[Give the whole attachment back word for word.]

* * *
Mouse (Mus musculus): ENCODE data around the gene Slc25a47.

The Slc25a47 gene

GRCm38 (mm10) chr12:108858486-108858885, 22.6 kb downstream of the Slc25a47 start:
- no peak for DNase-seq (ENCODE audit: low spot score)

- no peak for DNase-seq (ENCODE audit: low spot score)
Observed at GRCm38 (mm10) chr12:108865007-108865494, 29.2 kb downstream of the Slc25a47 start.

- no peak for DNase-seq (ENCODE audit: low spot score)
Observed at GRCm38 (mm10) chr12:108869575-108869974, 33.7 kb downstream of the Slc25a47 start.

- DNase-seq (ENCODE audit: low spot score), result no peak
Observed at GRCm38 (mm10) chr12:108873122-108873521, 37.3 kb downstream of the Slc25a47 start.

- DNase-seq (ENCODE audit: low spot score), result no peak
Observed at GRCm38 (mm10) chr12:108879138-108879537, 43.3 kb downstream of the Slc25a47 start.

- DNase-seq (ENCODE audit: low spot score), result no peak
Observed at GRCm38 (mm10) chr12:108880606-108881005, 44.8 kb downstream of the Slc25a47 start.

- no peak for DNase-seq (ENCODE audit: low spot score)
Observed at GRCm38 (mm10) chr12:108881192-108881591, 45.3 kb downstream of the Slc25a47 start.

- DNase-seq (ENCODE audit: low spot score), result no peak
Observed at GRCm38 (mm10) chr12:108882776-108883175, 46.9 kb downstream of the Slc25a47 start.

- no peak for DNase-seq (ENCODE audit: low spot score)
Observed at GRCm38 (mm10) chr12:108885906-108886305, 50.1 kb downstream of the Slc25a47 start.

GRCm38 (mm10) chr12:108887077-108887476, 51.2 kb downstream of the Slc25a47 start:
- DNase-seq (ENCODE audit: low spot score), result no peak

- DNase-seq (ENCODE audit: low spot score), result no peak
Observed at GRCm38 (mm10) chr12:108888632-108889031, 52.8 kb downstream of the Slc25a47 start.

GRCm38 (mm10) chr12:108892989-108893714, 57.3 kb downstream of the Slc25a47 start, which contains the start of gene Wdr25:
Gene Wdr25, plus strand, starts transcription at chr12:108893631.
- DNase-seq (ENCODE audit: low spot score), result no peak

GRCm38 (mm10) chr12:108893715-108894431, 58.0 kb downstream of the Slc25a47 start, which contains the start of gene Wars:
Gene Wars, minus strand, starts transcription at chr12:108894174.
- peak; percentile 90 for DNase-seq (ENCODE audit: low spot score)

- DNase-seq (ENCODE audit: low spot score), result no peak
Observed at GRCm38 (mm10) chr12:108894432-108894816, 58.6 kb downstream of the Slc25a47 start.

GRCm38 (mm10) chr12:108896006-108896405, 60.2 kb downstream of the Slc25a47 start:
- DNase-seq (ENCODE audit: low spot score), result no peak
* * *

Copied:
Mouse (Mus musculus): ENCODE data around the gene Slc25a47.

The Slc25a47 gene

GRCm38 (mm10) chr12:108858486-108858885, 22.6 kb downstream of the Slc25a47 start:
- no peak for DNase-seq (ENCODE audit: low spot score)

- no peak for DNase-seq (ENCODE audit: low spot score)
Observed at GRCm38 (mm10) chr12:108865007-108865494, 29.2 kb downstream of the Slc25a47 start.

- no peak for DNase-seq (ENCODE audit: low spot score)
Observed at GRCm38 (mm10) chr12:108869575-108869974, 33.7 kb downstream of the Slc25a47 start.

- DNase-seq (ENCODE audit: low spot score), result no peak
Observed at GRCm38 (mm10) chr12:108873122-108873521, 37.3 kb downstream of the Slc25a47 start.

- DNase-seq (ENCODE audit: low spot score), result no peak
Observed at GRCm38 (mm10) chr12:108879138-108879537, 43.3 kb downstream of the Slc25a47 start.

- DNase-seq (ENCODE audit: low spot score), result no peak
Observed at GRCm38 (mm10) chr12:108880606-108881005, 44.8 kb downstream of the Slc25a47 start.

- no peak for DNase-seq (ENCODE audit: low spot score)
Observed at GRCm38 (mm10) chr12:108881192-108881591, 45.3 kb downstream of the Slc25a47 start.

- DNase-seq (ENCODE audit: low spot score), result no peak
Observed at GRCm38 (mm10) chr12:108882776-108883175, 46.9 kb downstream of the Slc25a47 start.

- no peak for DNase-seq (ENCODE audit: low spot score)
Observed at GRCm38 (mm10) chr12:108885906-108886305, 50.1 kb downstream of the Slc25a47 start.

GRCm38 (mm10) chr12:108887077-108887476, 51.2 kb downstream of the Slc25a47 start:
- DNase-seq (ENCODE audit: low spot score), result no peak

- DNase-seq (ENCODE audit: low spot score), result no peak
Observed at GRCm38 (mm10) chr12:108888632-108889031, 52.8 kb downstream of the Slc25a47 start.

GRCm38 (mm10) chr12:108892989-108893714, 57.3 kb downstream of the Slc25a47 start, which contains the start of gene Wdr25:
Gene Wdr25, plus strand, starts transcription at chr12:108893631.
- DNase-seq (ENCODE audit: low spot score), result no peak

GRCm38 (mm10) chr12:108893715-108894431, 58.0 kb downstream of the Slc25a47 start, which contains the start of gene Wars:
Gene Wars, minus strand, starts transcription at chr12:108894174.
- peak; percentile 90 for DNase-seq (ENCODE audit: low spot score)

- DNase-seq (ENCODE audit: low spot score), result no peak
Observed at GRCm38 (mm10) chr12:108894432-108894816, 58.6 kb downstream of the Slc25a47 start.

GRCm38 (mm10) chr12:108896006-108896405, 60.2 kb downstream of the Slc25a47 start:
- DNase-seq (ENCODE audit: low spot score), result no peak